April 27 (Reuters) - Solar Mosaic Inc, a former crowdfunding startup that reinvented itself as a provider of home solar loans, said on Wednesday it had secured $200 million in funding that will support at least 5,000 rooftop installations.
Germany’s DZ Bank and New York state’s NY Green Bank provided the warehouse financing to the Oakland, California-based company, which goes by Mosaic.
The announcement marks the largest funding to date for Mosaic, which in the last two years has grown into the nation’s top loan provider for residential solar installations, Chief Executive Billy Parish said in an interview.
The company offers its loans through some of the top U.S. solar installers, including Vivint Solar, SunPower Corp and NRG Energy Inc.
Mosaic’s average loan amount is $30,000, Parish said. The loans can be structured to be paid over 10, 15, 20 or 25 years, with interest rates between 2.49 percent and 7.99 percent.
Customers are saving 15 percent on their electricity bills, on average, he added.
Founded five years ago, Mosaic first grabbed headlines as a scrappy solar financing company that raised money from retail investors who put up as little as $25 to fund commercial solar projects.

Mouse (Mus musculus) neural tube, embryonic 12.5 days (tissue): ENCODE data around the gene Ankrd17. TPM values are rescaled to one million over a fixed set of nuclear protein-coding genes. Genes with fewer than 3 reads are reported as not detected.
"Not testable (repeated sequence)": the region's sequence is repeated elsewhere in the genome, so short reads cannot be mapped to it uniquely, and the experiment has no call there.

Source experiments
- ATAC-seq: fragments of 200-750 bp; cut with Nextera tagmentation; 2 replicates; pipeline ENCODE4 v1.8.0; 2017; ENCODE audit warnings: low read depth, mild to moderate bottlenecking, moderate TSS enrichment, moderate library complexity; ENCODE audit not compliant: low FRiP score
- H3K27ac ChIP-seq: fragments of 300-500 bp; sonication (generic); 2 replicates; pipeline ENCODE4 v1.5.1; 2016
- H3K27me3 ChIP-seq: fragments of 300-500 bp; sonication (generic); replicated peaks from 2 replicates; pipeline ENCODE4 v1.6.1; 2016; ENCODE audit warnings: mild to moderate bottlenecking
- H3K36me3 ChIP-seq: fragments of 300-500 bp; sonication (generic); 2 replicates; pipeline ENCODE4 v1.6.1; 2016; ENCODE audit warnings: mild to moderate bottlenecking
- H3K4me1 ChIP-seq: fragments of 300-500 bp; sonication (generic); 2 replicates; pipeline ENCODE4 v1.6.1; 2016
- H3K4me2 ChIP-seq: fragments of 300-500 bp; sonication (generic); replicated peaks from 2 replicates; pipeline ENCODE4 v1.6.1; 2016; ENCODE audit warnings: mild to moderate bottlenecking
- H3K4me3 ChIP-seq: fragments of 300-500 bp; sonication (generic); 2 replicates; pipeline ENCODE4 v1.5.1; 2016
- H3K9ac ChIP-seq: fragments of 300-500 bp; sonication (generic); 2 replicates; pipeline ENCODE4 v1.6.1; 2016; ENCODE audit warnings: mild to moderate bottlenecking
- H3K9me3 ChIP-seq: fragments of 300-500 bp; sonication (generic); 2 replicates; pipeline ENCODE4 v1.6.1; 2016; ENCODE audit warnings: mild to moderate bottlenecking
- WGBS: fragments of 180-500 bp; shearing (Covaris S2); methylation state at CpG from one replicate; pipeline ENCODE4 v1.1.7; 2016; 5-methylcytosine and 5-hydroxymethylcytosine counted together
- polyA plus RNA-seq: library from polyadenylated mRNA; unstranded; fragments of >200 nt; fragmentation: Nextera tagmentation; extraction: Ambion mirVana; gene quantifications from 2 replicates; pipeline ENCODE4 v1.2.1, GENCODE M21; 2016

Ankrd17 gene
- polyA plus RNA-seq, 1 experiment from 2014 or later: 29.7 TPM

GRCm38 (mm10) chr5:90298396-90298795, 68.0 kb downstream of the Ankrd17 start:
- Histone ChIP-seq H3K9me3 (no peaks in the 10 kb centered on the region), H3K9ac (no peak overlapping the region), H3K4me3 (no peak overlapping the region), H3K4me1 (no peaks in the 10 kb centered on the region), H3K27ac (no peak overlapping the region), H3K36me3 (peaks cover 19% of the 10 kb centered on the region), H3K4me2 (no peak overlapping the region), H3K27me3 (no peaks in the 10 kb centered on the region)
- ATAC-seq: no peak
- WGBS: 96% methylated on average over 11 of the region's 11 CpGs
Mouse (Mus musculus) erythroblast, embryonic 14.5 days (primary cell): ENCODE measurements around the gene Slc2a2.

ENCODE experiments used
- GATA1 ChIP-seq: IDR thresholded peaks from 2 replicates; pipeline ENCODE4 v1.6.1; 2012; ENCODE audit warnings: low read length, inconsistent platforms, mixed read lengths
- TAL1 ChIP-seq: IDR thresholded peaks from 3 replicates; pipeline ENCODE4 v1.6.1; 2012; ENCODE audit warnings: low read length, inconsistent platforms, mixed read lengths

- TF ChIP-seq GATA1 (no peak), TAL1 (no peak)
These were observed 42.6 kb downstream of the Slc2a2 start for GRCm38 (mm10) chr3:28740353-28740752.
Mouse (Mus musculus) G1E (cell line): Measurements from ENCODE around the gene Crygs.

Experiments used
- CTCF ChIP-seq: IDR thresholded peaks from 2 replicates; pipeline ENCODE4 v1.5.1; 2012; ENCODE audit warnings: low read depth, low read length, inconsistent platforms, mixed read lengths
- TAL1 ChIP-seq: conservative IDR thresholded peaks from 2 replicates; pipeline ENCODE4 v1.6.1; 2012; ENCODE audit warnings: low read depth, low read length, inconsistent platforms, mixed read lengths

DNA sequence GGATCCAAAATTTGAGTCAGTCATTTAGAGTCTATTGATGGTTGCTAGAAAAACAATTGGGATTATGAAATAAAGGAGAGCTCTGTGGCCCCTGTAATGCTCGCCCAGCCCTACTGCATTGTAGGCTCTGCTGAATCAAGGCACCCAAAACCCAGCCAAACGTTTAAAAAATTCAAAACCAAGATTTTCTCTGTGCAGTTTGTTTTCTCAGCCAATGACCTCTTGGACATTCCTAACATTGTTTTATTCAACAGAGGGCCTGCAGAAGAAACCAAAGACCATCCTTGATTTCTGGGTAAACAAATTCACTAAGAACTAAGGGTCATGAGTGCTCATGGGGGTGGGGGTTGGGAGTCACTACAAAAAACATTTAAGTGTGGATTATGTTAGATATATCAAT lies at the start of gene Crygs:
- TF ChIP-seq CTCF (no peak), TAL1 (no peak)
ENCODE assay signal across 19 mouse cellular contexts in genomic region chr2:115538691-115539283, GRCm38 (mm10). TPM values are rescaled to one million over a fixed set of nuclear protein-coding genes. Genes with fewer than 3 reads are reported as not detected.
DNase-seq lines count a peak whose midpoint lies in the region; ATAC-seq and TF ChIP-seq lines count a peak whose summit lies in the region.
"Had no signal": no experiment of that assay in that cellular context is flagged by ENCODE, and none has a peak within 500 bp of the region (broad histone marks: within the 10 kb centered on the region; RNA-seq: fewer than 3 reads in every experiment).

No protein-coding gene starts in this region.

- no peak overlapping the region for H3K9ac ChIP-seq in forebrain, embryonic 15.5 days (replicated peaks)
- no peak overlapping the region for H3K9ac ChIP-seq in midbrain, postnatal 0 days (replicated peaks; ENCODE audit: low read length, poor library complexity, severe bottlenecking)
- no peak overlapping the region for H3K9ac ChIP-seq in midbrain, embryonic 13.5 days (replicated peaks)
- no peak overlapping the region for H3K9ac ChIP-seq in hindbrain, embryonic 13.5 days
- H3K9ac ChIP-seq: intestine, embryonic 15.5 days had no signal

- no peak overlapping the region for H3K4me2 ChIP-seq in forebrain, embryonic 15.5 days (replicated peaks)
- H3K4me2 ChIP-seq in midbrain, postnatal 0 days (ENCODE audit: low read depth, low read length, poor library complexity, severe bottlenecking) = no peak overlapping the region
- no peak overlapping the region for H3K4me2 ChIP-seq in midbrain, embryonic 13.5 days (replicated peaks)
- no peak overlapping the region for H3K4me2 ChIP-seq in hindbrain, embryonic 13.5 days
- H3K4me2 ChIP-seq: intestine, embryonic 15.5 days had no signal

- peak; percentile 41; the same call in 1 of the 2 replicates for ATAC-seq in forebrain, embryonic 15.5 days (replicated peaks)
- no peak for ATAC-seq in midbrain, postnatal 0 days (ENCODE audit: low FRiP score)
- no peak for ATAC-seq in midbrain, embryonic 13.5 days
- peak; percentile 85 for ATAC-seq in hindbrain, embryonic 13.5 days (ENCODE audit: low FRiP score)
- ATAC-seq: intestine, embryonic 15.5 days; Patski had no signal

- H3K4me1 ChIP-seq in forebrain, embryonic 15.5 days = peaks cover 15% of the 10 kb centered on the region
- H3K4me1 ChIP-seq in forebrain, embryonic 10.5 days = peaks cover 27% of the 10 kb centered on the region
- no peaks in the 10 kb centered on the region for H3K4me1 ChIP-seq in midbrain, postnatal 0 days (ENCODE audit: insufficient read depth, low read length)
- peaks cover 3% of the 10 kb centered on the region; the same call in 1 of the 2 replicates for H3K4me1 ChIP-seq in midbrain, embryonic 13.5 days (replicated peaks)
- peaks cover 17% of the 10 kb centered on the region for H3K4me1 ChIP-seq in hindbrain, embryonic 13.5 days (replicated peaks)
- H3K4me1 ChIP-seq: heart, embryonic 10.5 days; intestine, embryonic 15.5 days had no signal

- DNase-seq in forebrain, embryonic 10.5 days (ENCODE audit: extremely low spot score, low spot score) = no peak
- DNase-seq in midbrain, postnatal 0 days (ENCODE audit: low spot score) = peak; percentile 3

By 2014, however, the company had shifted its focus to the fast-growing residential sector and raising funds from institutional investors.
Two years later, Mosaic said it aims to originate $1 billion in home solar loans in the next year.
The U.S. residential solar market has grown dramatically over the last decade thanks mainly to financing schemes like leases and power purchase agreements pioneered by SolarCity Corp and Sunrun Inc.
In the last three years, however, loans have grown in popularity. With a loan, a homeowner owns the rooftop solar system outright and can claim generous federal tax credits. With a lease or PPA, the system is owned by a third party, such as a bank, that claims the tax credit.
Mosaic has made strides in an area of the market in which SolarCity, the top U.S. solar installer, has stumbled. The company recently stopped offering the loan product it introduced in 2014 after it received criticism for its complex payment structure, which fluctuated depending on the amount of energy the system produced. It also had a lengthy 30-year term.
SolarCity could still emerge as a formidable competitor, however. A company spokesman, Jonathan Bass, said SolarCity’s next generation of loans would have multiple term options and a fixed payment schedule. (Reporting by Nichola Groom in Los Angeles; Editing by Matthew Lewis)